JOURNAL ARTICLE

Risk factors associated with death in in-hospital pediatric convulsive status epilepticus

Tobias Loddenkemper, Tanvir U Syed, Sriram Ramgopal, Deepak Gulati, Sikawat Thanaviratananich, Sanjeev V Kothare, Amer Alshekhlee, Mohamad Z Koubeissi
PloS One 2012, 7 (10): e47474
23110074

OBJECTIVE: To evaluate in-patient mortality and predictors of death associated with convulsive status epilepticus (SE) in a large, multi-center, pediatric cohort.

PATIENTS AND METHODS: We identified our cohort from the KID Inpatient Database for the years 1997, 2000, 2003 and 2006. We queried the database for convulsive SE, associated diagnoses, and for inpatient death. Univariate logistic testing was used to screen for potential risk factors. These risk factors were then entered into a stepwise backwards conditional multivariable logistic regression procedure. P-values less than 0.05 were taken as significant.

RESULTS: We identified 12,365 (5,541 female) patients with convulsive SE aged 0-20 years (mean age 6.2 years, standard deviation 5.5 years, median 5 years) among 14,965,571 pediatric inpatients (0.08%). Of these, 117 died while in the hospital (0.9%). The most frequent additional admission ICD-9 code diagnoses in addition to SE were cerebral palsy, pneumonia, and respiratory failure. Independent risk factors for death in patients with SE, assessed by multivariate calculation, included near drowning (Odds ratio [OR] 43.2; Confidence Interval [CI] 4.4-426.8), hemorrhagic shock (OR 17.83; CI 6.5-49.1), sepsis (OR 10.14; CI 4.0-25.6), massive aspiration (OR 9.1; CI 1.8-47), mechanical ventilation >96 hours (OR9; 5.6-14.6), transfusion (OR 8.25; CI 4.3-15.8), structural brain lesion (OR7.0; CI 3.1-16), hypoglycemia (OR5.8; CI 1.75-19.2), sepsis with liver failure (OR 14.4; CI 5-41.9), and admission in December (OR3.4; CI 1.6-4.1). African American ethnicity (OR 0.4; CI 0.2-0.8) was associated with a decreased risk of death in SE.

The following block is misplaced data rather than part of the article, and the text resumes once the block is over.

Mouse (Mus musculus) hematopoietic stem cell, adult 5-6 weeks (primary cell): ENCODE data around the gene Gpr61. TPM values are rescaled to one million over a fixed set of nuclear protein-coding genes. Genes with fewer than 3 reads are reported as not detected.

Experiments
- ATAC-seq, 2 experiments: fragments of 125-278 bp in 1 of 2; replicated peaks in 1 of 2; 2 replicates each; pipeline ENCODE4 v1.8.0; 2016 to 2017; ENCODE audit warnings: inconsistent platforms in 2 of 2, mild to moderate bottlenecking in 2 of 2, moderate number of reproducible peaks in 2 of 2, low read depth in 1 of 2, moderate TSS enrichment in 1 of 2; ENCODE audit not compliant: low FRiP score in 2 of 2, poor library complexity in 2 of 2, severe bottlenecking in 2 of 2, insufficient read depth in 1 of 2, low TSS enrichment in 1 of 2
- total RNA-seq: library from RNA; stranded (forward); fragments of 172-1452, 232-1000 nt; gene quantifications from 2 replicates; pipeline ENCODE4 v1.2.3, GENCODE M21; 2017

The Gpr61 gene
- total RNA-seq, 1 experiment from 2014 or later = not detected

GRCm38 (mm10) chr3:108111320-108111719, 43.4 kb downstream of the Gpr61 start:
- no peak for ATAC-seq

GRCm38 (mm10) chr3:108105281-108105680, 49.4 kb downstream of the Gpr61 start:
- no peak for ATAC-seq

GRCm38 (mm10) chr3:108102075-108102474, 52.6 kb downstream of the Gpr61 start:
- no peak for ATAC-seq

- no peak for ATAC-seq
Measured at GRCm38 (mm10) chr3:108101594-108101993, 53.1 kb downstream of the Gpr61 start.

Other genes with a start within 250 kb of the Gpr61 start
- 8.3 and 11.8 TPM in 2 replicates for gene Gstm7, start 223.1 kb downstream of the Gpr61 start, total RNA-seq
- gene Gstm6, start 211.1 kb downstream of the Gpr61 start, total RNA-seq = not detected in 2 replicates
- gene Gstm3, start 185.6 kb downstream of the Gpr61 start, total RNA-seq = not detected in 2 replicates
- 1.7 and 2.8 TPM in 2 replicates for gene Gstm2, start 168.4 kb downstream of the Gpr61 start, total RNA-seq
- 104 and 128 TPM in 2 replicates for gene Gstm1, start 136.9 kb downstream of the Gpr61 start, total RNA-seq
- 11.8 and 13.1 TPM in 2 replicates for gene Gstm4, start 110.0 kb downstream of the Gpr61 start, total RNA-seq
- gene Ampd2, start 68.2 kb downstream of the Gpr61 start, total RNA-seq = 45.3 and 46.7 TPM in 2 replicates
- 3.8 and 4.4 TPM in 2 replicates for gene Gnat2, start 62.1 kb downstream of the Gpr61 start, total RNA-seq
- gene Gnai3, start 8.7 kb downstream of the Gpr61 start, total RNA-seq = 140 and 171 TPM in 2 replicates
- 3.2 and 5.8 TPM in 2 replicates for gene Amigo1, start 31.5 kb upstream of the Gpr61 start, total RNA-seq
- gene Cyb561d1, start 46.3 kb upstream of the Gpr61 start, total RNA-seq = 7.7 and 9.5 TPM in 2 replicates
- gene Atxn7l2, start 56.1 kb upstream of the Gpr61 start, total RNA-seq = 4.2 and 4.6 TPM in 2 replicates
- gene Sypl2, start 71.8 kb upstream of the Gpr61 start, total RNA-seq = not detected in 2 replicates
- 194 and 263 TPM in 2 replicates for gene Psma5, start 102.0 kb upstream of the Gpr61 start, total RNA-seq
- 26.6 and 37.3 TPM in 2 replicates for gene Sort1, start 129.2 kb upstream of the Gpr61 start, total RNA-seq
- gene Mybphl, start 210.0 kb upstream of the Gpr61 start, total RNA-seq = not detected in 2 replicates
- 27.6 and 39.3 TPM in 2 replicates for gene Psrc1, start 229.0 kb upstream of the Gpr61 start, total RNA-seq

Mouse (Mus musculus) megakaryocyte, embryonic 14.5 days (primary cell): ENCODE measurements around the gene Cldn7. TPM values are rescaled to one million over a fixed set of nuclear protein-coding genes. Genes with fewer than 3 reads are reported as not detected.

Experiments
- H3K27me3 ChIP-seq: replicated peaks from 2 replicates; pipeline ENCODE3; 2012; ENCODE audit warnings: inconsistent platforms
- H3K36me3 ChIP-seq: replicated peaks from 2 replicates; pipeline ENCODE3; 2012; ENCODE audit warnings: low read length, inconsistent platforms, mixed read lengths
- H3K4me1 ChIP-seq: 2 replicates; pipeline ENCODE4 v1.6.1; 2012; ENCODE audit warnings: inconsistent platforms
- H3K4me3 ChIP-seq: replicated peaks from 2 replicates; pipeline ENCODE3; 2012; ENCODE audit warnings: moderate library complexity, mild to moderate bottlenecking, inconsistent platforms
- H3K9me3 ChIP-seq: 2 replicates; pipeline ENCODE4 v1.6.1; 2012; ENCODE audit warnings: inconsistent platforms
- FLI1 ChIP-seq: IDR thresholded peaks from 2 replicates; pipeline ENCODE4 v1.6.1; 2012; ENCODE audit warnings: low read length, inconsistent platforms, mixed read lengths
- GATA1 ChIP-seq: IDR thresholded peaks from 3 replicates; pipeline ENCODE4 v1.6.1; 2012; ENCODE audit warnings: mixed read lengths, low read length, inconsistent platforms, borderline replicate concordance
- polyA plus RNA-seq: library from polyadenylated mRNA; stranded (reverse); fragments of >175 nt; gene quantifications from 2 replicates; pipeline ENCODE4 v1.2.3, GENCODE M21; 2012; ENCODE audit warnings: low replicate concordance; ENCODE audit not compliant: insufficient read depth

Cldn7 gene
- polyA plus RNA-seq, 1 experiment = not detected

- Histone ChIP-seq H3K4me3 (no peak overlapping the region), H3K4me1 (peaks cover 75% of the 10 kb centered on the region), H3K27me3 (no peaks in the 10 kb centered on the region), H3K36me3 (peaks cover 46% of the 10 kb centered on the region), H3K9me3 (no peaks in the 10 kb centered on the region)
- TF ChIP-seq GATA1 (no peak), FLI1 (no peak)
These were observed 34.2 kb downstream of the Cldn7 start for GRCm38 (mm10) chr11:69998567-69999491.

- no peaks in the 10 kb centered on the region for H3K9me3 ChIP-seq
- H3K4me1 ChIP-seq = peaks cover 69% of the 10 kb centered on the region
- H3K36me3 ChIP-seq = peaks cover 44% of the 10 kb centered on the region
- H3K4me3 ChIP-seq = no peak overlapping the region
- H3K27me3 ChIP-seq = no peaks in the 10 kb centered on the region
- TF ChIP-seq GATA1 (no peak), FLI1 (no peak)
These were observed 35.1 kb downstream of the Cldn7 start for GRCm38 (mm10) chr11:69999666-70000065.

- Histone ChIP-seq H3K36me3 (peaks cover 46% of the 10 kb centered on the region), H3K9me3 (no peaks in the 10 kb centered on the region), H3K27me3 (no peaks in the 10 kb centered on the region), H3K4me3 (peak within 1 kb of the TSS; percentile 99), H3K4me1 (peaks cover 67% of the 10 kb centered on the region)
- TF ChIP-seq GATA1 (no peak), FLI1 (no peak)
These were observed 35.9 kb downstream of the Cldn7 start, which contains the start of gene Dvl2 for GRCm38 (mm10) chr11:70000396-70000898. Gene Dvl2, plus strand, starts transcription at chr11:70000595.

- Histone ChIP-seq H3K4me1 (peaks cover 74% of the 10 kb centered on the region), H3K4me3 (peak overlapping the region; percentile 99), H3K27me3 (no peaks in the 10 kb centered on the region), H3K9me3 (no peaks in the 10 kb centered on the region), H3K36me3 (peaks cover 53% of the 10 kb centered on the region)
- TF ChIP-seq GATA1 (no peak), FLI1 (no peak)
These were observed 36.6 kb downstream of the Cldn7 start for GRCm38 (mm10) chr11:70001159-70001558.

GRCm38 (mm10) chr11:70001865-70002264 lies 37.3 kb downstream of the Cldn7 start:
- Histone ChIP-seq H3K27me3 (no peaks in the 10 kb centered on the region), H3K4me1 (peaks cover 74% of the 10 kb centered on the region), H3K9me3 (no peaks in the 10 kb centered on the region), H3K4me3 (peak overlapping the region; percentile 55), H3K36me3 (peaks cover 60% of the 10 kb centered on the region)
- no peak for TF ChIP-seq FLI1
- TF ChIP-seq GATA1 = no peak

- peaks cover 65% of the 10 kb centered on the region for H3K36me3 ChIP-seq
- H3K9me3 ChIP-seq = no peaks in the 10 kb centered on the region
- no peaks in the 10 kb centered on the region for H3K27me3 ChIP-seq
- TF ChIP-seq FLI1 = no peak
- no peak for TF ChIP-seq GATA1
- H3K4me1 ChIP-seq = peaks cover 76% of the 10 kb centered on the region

CONCLUSION: Pediatric convulsive SE occurs in up to 0.08% of pediatric inpatient admissions with a mortality of up to 1%. There appear to be several risk factors that can predict mortality. These may warrant additional monitoring and aggressive management.

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